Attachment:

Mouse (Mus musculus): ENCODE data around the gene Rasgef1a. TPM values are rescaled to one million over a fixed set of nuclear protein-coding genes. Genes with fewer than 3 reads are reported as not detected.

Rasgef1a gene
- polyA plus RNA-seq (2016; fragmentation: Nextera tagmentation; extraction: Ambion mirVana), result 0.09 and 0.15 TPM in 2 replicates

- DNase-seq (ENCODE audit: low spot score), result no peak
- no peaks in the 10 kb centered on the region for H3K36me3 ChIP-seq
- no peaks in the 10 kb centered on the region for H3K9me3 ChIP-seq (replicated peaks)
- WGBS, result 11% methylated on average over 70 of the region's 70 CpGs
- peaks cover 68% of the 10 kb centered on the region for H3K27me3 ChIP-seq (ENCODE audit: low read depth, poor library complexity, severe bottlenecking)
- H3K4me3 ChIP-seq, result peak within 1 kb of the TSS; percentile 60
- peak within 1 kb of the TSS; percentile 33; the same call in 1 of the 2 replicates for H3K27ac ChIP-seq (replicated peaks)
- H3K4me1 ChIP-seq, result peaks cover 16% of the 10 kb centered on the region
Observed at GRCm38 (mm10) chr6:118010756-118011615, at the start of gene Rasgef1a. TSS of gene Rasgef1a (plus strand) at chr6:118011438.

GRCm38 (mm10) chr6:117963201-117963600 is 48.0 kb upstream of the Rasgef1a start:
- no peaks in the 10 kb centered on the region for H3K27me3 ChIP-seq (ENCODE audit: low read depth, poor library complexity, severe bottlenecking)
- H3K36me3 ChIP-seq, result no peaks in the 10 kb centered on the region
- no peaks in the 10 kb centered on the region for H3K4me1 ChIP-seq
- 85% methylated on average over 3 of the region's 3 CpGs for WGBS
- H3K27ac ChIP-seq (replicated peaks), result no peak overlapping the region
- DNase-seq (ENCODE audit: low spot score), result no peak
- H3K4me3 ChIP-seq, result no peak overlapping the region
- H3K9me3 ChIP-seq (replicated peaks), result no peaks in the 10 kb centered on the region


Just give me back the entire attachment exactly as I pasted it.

Mouse (Mus musculus): ENCODE data around the gene Rasgef1a. TPM values are rescaled to one million over a fixed set of nuclear protein-coding genes. Genes with fewer than 3 reads are reported as not detected.

Rasgef1a gene
- polyA plus RNA-seq (2016; fragmentation: Nextera tagmentation; extraction: Ambion mirVana), result 0.09 and 0.15 TPM in 2 replicates

- DNase-seq (ENCODE audit: low spot score), result no peak
- no peaks in the 10 kb centered on the region for H3K36me3 ChIP-seq
- no peaks in the 10 kb centered on the region for H3K9me3 ChIP-seq (replicated peaks)
- WGBS, result 11% methylated on average over 70 of the region's 70 CpGs
- peaks cover 68% of the 10 kb centered on the region for H3K27me3 ChIP-seq (ENCODE audit: low read depth, poor library complexity, severe bottlenecking)
- H3K4me3 ChIP-seq, result peak within 1 kb of the TSS; percentile 60
- peak within 1 kb of the TSS; percentile 33; the same call in 1 of the 2 replicates for H3K27ac ChIP-seq (replicated peaks)
- H3K4me1 ChIP-seq, result peaks cover 16% of the 10 kb centered on the region
Observed at GRCm38 (mm10) chr6:118010756-118011615, at the start of gene Rasgef1a. TSS of gene Rasgef1a (plus strand) at chr6:118011438.

GRCm38 (mm10) chr6:117963201-117963600 is 48.0 kb upstream of the Rasgef1a start:
- no peaks in the 10 kb centered on the region for H3K27me3 ChIP-seq (ENCODE audit: low read depth, poor library complexity, severe bottlenecking)
- H3K36me3 ChIP-seq, result no peaks in the 10 kb centered on the region
- no peaks in the 10 kb centered on the region for H3K4me1 ChIP-seq
- 85% methylated on average over 3 of the region's 3 CpGs for WGBS
- H3K27ac ChIP-seq (replicated peaks), result no peak overlapping the region
- DNase-seq (ENCODE audit: low spot score), result no peak
- H3K4me3 ChIP-seq, result no peak overlapping the region
- H3K9me3 ChIP-seq (replicated peaks), result no peaks in the 10 kb centered on the region